TARP syndrome: Long-term survival, anatomic patterns of congenital heart defects, differential diagnosis and pathogenetic considerations

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TARP syndrome (TARPS) is an X-linked syndromic condition including Robin sequence, congenital heart defects, developmental delay, feeding difficulties and talipes equinovarus, as major features. The disease is caused by inactivating mutations in RBM10 which encodes for a RNA binding motif protein involved in transcript processing. We herein report a male born from healthy and non-consanguineous parents, presenting prenatal record of intrauterine fetal growth retardation, and postnatal features including growth and developmental delays, CNS abnormalities, facial dysmorphisms, bilateral syndactyly at the hands, talipes equinovarus and congenital heart defects. By using trio-based Whole Exome Sequencing approach, a maternally inherited RBM10 frameshift variant causing decay of the RBM10 transcript was identified. Despite the syndrome is considered lethal in affected males, our subject with molecularly confirmed TARPS is still alive at 11 years of age supporting the chance of surviving. Long-term surviving in TARPS is extremely rare and should be considered in genetic counselling and clinical follow up of the syndrome. We provide the natural history of the syndrome, reviewing the major clinical characteristics. Congenital heart defects are confirmed as specific diagnostic markers for the syndrome. In addition, cardiac anatomical details are defining a possible clinical overlap with syndromic conditions related to the hedgehog pathway and/or primary cilium anomalies as Oral-Facial-Digital or Smith-Lemli-Opitz syndromes.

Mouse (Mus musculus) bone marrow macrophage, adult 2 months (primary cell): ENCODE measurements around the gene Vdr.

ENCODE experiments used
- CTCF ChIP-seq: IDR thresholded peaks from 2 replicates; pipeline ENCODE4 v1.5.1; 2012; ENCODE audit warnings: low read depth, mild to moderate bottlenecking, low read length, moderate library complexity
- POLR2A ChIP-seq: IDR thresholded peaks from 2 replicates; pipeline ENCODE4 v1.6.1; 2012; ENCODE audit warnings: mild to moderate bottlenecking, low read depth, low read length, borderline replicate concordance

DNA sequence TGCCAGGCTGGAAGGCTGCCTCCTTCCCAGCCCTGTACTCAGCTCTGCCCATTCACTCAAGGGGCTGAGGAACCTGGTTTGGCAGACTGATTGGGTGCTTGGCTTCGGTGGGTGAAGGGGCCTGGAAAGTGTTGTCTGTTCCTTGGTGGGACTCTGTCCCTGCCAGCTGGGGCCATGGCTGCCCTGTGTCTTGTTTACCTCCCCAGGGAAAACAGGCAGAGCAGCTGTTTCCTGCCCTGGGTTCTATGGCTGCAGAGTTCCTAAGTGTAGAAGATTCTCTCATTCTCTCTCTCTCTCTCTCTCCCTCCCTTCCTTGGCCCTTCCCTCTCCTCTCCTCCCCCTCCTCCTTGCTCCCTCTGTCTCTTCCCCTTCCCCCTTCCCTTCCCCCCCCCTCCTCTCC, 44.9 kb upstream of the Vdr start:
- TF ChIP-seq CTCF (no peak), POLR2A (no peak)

Original languageEnglish
JournalEuropean Journal of Medical Genetics
Publication statusPublished - Sep 3 2018


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